June 25th, 2014 ~ Vol. 84 No. 25
Descendants of disaster victims
reunited at Hillcrest 100
Crowsnest Pass Herald Front Page
Ezra Black Photo
Rick Quigley and Dennis Taylor whose grandfathers were killed in the Hillcrest Mine Disaster pose in front of James Quigley’s safety lamp at the Frank Slide Interpretive Centre on Friday.
Pass Herald Reporter
Emblazoned with a Masonic symbol and all but explosion proof, James Quigley’s safety lamp is the only confirmed personal artifact that was inside the mine at the time of the Hillcrest mine disaster.
“This is my grandfather’s lamp here,” said Rick Quigley in reference to the safety lamp, which is on display at the Frank Slide Interpretive Centre. “It gives me goose bumps.”
The descendants of colleagues affected by disaster were reunited at the Frank Slide Interpretive Centre on Friday for the official launch of the new exhibit, Voices of Disaster: The Hillcrest Experience.
Attending Friday’s event were Rick Quigley and Dennis Taylor. Both of their grandfathers were killed in the Hillcrest mine disaster.
Rick’s grandfather, James Quigley, was the superintendent at the Hillcrest mine on the day of the disaster and became the unofficial scapegoat for the event that took his life.
As superintendent, it was James’ ultimate decision to send the miners into work that day, said Rick.
“Somebody had to get blamed. Seeing as he was the head guy and he wasn’t there to stand up for himself, he became the scapegoat,” said Rick. “My grandfather was placed in a Masonic plot. But his gravesite was defiled because everybody blamed him.”
“My grandmother ended up moving him out. And if you look at where everybody’s buried, there’s one buried in Calgary and that’s my grandfather,” he added.
But, after extensive research into the Hillcrest disaster, Stephanie Hamilton, project coordinator for the Hillcrest Centennial Exhibit said James’ behaviour was quite heroic in the face of the horrible explosion.
As the superintendent, James’ movements are better known than many of the other victims. The evidence suggests that James actually went deeper into the mine in an effort to help his colleagues and lost his life in the process, said Hamilton.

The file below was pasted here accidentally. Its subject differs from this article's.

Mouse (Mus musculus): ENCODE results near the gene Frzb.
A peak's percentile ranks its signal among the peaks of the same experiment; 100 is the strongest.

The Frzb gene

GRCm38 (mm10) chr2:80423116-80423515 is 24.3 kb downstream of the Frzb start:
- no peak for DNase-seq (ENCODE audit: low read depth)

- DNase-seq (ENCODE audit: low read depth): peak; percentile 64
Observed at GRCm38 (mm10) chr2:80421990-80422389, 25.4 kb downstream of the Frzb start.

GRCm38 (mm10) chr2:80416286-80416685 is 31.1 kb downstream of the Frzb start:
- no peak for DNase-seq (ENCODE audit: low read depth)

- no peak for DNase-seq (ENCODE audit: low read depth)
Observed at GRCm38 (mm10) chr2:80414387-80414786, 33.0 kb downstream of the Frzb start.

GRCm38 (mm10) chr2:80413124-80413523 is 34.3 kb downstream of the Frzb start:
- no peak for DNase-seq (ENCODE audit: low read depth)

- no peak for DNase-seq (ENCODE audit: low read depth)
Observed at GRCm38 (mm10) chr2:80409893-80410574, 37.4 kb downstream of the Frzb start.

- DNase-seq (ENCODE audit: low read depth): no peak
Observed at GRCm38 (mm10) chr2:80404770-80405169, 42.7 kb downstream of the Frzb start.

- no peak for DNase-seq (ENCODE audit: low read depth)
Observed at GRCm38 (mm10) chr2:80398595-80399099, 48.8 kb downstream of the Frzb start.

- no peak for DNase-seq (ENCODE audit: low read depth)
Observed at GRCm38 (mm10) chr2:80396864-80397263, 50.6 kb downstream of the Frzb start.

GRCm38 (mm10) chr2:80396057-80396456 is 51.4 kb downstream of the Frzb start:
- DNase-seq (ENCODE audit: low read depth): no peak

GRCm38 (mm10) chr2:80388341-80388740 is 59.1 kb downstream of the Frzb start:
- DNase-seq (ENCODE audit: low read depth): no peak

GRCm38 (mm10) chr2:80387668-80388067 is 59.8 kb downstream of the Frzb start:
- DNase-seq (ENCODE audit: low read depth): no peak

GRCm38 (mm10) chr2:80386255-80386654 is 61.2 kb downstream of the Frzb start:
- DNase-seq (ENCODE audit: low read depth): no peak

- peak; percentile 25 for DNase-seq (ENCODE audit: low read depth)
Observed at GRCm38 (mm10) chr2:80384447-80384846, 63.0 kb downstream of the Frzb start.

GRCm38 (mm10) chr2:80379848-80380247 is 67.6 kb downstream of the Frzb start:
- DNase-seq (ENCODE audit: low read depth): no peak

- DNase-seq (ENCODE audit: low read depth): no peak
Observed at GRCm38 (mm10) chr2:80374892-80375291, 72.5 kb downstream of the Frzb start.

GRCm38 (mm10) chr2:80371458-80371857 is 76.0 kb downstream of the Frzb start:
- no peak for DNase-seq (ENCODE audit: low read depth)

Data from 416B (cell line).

“Based on the location of where his body was found, it’s very likely that he went further into the mine to make sure the men got out before himself,” said Hamilton. “So he was a captain who went down with the ship, in some respects.”
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Pit boss Thomas Taylor’s grandson Dennis and his wife drove from their home in Saskatchewan for the Hillcrest Mine Disaster 100th Anniversary.
After his grandfather’s death, William Hutchison, a survivor who rescued three men and a horse from the Number Two mine, raised Dennis’ father, said Hamilton.
“One horse survived out of the seven that were working that day,” she explained.
Hutchison ended up marrying Taylor’s widow and took in his four children, raising them as his own. He would go onto to help rebuild the mine after the disaster and was instrumental in establishing the 192nd Battalion, which was made up of soldiers from the Crowsnest Pass and fought in World War One, said Hamilton.
“It’s really been something talking to these descendants of people that I’ve spent the last year of my life learning about,” she said.
Rick says his grandmother moved the family to Calgary after the incident, which is where he was born. His father rarely talked about the disaster so he came to learn about it from his own research.
He also learned that his great-grandfather was also killed in a 1906 mining disaster in Nova Scotia.
“I’ve always wondered why I’ve got claustrophobia,” said Rick. “It was a harsh way of living back then but that’s all they knew.”
Rick has donated a set of silverware that belonged to his grandfather to the Crowsnest Museum. The set, like the lamp, is adorned with Masonic symbols.
June 25th ~ Vol. 84 No. 25
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